by Nickolas Butler
We leave our liquor at the door when we see
the neighbors and dancers are indians
the band is all white beards
the shoes are bare feet
the punch bowl is filled with virgin punch
the child with down’s syndrome is smiling
and reaching for my strange hand
which is reaching for his little hand and too far-away eyes.
Long underwear will cook me
if this dance does not
tell me where the cold water is hidden
show me a snowbank to dive in
i am embarrassed of my hands which leak so much salt and sweat
i am enamored with your breasts which bead so much salt and
we have a quorum
that is raising its hands in a democratic way
but my lungs are too tired to dissent.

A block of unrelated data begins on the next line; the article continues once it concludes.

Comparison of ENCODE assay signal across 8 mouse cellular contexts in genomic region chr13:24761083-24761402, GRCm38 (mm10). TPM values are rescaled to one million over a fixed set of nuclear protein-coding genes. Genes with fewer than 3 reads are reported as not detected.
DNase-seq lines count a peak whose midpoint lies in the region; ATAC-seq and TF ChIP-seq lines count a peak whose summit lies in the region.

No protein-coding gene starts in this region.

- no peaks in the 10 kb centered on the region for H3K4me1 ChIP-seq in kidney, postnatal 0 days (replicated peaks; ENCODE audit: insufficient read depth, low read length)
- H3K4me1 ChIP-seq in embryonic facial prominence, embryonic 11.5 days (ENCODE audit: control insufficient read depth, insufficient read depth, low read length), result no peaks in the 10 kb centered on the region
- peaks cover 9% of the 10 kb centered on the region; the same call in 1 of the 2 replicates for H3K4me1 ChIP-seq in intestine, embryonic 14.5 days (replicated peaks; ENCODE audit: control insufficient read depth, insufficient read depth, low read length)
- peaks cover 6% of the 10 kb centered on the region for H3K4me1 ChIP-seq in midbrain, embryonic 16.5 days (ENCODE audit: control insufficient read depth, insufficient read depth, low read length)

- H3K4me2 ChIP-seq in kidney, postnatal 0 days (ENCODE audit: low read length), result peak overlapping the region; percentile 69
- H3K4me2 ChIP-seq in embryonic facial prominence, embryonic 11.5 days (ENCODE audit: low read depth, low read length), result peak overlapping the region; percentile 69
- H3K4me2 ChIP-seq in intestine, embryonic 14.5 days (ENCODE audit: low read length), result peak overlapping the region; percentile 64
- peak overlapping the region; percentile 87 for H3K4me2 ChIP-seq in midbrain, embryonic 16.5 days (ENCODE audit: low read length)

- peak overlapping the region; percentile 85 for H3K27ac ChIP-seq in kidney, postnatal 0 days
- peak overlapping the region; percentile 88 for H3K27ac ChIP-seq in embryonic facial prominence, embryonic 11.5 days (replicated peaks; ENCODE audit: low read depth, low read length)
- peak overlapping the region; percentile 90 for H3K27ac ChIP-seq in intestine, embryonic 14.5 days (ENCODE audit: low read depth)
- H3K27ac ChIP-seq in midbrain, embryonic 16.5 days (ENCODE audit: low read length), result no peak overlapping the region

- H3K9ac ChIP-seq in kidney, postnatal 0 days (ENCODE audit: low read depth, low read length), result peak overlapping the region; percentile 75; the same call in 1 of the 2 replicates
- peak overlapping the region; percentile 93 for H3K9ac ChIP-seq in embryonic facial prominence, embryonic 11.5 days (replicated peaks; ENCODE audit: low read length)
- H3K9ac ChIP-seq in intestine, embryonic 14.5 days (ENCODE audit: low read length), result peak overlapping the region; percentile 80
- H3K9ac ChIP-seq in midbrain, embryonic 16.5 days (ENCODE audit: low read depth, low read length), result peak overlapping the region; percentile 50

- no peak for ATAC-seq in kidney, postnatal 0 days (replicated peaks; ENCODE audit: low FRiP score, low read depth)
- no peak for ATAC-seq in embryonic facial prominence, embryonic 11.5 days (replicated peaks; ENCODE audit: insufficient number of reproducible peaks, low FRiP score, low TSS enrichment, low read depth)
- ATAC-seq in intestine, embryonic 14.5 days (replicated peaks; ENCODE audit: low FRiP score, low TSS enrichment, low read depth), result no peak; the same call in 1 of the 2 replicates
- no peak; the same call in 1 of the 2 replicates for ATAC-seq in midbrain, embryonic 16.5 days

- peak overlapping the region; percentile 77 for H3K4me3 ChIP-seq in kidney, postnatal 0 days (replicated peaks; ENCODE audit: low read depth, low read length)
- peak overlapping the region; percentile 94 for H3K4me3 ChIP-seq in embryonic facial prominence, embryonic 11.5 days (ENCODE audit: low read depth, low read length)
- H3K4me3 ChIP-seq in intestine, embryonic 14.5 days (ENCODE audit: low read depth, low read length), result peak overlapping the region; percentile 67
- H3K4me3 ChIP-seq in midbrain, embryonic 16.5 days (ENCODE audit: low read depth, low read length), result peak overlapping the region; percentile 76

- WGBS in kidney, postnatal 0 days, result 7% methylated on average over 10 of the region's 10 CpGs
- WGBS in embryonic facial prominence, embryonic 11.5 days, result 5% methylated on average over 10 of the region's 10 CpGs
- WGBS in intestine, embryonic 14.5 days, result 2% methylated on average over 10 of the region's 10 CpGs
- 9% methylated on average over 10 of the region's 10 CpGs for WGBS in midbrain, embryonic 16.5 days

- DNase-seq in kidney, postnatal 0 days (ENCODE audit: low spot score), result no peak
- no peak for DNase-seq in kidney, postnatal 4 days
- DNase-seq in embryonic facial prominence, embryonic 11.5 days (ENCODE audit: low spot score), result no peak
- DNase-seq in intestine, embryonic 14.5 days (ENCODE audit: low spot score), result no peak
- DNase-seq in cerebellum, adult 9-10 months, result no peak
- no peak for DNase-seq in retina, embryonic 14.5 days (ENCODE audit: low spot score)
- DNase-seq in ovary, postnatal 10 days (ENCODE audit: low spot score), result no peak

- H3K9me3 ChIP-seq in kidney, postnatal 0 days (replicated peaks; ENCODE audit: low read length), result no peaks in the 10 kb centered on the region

America was once like this assembled hall
a place for farmers to feed with gourds and pork
behind the church in the lee of the lake’s wind
an eddy for cigarettes and the politics of seed and milk
and here is your hand in mine
promenading through the night
one-two, one-two, one-two go our dirty feet
on those ancient beams and planks
and when no one is looking
we can shoot spitballs at the moon
and kiss like we were beneath the bleachers of this old town.
Nickolas Butler's writings have appeared in: The Progressive, Wisconsin State Journal, Wisconsin People & Ideas, Madison Magazine, Roast, and Fresh Cup. He lives in Madison, Wisconsin with his family.